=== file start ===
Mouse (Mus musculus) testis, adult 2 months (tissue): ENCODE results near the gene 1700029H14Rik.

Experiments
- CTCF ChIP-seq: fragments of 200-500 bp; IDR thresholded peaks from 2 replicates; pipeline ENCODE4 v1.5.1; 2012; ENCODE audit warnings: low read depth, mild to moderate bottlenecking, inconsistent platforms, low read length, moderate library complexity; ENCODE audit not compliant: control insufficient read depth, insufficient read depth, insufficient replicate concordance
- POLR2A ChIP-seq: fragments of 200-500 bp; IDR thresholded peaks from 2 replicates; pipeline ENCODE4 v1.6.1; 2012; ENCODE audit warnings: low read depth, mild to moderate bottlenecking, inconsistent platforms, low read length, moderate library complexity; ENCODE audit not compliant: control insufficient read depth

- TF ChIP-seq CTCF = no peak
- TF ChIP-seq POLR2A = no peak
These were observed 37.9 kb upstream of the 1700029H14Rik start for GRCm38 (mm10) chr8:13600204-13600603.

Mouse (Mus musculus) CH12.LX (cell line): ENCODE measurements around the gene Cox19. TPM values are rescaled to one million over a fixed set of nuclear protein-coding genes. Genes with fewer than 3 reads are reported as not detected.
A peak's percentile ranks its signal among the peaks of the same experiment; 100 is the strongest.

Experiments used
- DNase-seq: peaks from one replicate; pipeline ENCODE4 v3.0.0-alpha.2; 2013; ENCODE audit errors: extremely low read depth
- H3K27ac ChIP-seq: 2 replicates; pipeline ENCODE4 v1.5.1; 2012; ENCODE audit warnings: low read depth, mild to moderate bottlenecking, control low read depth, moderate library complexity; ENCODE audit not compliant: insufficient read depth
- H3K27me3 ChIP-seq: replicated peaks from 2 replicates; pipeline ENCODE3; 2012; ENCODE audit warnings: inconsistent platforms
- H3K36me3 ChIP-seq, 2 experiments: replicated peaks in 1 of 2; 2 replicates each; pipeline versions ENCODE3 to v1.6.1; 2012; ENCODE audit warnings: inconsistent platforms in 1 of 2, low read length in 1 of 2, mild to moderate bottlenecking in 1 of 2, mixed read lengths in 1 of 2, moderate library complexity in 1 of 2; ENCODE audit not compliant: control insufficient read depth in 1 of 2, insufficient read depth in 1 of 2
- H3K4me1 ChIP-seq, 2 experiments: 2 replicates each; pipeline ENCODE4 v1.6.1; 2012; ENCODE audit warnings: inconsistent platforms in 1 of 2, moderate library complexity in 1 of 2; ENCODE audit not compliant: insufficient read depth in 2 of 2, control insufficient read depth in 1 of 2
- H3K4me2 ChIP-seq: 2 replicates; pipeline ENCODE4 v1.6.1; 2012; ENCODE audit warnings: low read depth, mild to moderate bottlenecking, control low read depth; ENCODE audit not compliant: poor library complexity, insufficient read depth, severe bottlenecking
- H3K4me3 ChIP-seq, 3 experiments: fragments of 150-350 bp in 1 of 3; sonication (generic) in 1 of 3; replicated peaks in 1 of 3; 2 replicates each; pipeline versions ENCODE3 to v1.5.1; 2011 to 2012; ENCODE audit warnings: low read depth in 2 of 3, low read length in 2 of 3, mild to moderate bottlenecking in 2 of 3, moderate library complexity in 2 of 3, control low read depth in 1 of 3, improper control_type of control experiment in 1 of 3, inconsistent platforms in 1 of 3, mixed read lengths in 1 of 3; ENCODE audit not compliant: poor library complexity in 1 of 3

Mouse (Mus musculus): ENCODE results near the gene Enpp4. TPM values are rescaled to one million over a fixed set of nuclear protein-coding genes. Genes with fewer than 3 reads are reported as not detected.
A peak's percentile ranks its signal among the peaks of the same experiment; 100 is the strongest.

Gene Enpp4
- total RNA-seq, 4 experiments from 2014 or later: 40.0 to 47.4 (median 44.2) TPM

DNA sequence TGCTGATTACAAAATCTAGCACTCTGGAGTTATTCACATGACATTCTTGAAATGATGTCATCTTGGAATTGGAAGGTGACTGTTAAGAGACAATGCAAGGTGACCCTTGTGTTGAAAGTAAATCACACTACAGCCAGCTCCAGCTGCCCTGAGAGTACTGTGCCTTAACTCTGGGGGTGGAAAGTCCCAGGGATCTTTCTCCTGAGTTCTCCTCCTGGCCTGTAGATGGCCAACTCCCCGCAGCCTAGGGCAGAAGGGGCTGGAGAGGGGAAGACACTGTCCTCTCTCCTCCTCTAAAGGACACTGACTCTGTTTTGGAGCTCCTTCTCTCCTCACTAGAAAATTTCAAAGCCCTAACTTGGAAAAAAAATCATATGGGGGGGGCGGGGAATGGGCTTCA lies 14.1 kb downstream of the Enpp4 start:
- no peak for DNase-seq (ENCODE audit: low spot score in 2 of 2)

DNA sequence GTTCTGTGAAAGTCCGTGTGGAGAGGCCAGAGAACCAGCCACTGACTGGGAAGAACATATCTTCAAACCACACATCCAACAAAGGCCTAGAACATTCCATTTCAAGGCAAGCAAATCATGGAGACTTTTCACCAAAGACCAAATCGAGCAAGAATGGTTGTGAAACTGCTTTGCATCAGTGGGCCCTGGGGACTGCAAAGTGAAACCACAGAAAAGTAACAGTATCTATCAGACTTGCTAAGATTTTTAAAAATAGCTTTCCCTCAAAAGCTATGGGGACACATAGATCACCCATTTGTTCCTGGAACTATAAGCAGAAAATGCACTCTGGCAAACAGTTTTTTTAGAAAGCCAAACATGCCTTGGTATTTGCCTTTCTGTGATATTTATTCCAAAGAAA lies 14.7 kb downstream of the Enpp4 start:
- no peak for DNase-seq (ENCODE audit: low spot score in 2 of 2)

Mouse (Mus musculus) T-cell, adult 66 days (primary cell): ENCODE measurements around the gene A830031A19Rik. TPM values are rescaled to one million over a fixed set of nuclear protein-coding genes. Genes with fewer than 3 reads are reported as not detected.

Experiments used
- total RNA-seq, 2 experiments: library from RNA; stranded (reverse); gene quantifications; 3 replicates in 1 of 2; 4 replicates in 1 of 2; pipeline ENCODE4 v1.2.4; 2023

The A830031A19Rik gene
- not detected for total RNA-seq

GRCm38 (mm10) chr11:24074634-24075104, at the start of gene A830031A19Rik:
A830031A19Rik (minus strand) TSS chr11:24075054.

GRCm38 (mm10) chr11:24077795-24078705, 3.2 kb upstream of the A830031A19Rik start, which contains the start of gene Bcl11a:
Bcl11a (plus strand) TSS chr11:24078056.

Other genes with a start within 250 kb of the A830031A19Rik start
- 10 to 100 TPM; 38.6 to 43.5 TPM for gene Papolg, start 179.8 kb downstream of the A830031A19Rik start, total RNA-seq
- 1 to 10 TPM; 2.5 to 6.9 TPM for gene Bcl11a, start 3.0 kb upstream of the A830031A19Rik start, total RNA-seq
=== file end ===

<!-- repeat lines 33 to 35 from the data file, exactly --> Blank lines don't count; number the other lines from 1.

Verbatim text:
GRCm38 (mm10) chr11:24077795-24078705, 3.2 kb upstream of the A830031A19Rik start, which contains the start of gene Bcl11a:
Bcl11a (plus strand) TSS chr11:24078056.

Other genes with a start within 250 kb of the A830031A19Rik start